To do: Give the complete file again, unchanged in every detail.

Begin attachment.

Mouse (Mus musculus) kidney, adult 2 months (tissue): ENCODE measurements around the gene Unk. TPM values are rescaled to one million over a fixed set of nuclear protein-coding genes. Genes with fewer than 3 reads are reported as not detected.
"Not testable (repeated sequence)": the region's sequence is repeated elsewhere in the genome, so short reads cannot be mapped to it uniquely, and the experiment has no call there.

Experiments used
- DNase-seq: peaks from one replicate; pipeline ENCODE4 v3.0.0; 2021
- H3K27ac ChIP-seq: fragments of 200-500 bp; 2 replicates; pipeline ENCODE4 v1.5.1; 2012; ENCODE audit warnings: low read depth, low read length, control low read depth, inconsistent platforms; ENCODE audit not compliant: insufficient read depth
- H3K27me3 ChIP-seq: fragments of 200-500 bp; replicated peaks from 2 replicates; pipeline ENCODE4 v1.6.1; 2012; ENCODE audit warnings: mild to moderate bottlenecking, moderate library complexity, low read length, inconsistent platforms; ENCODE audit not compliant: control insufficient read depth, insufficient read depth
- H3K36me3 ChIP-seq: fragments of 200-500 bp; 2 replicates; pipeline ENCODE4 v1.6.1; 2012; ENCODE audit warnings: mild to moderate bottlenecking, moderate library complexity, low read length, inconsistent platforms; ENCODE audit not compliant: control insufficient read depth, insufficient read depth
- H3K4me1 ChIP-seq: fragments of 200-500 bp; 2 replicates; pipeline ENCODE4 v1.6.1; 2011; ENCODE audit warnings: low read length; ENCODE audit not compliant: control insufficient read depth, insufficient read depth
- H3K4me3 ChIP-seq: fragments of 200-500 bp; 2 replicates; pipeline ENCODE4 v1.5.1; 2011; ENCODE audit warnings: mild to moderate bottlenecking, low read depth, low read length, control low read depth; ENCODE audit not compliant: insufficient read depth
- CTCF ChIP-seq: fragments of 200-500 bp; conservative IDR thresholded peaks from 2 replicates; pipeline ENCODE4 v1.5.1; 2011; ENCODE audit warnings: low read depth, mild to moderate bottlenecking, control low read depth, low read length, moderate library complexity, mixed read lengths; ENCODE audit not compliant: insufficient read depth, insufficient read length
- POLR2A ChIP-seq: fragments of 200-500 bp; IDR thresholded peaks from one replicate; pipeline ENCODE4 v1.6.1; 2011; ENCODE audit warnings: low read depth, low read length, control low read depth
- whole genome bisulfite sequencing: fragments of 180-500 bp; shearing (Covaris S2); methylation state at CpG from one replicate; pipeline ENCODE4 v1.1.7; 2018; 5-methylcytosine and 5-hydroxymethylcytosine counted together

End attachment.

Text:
Mouse (Mus musculus) kidney, adult 2 months (tissue): ENCODE measurements around the gene Unk. TPM values are rescaled to one million over a fixed set of nuclear protein-coding genes. Genes with fewer than 3 reads are reported as not detected.
"Not testable (repeated sequence)": the region's sequence is repeated elsewhere in the genome, so short reads cannot be mapped to it uniquely, and the experiment has no call there.

Experiments used
- DNase-seq: peaks from one replicate; pipeline ENCODE4 v3.0.0; 2021
- H3K27ac ChIP-seq: fragments of 200-500 bp; 2 replicates; pipeline ENCODE4 v1.5.1; 2012; ENCODE audit warnings: low read depth, low read length, control low read depth, inconsistent platforms; ENCODE audit not compliant: insufficient read depth
- H3K27me3 ChIP-seq: fragments of 200-500 bp; replicated peaks from 2 replicates; pipeline ENCODE4 v1.6.1; 2012; ENCODE audit warnings: mild to moderate bottlenecking, moderate library complexity, low read length, inconsistent platforms; ENCODE audit not compliant: control insufficient read depth, insufficient read depth
- H3K36me3 ChIP-seq: fragments of 200-500 bp; 2 replicates; pipeline ENCODE4 v1.6.1; 2012; ENCODE audit warnings: mild to moderate bottlenecking, moderate library complexity, low read length, inconsistent platforms; ENCODE audit not compliant: control insufficient read depth, insufficient read depth
- H3K4me1 ChIP-seq: fragments of 200-500 bp; 2 replicates; pipeline ENCODE4 v1.6.1; 2011; ENCODE audit warnings: low read length; ENCODE audit not compliant: control insufficient read depth, insufficient read depth
- H3K4me3 ChIP-seq: fragments of 200-500 bp; 2 replicates; pipeline ENCODE4 v1.5.1; 2011; ENCODE audit warnings: mild to moderate bottlenecking, low read depth, low read length, control low read depth; ENCODE audit not compliant: insufficient read depth
- CTCF ChIP-seq: fragments of 200-500 bp; conservative IDR thresholded peaks from 2 replicates; pipeline ENCODE4 v1.5.1; 2011; ENCODE audit warnings: low read depth, mild to moderate bottlenecking, control low read depth, low read length, moderate library complexity, mixed read lengths; ENCODE audit not compliant: insufficient read depth, insufficient read length
- POLR2A ChIP-seq: fragments of 200-500 bp; IDR thresholded peaks from one replicate; pipeline ENCODE4 v1.6.1; 2011; ENCODE audit warnings: low read depth, low read length, control low read depth
- whole genome bisulfite sequencing: fragments of 180-500 bp; shearing (Covaris S2); methylation state at CpG from one replicate; pipeline ENCODE4 v1.1.7; 2018; 5-methylcytosine and 5-hydroxymethylcytosine counted together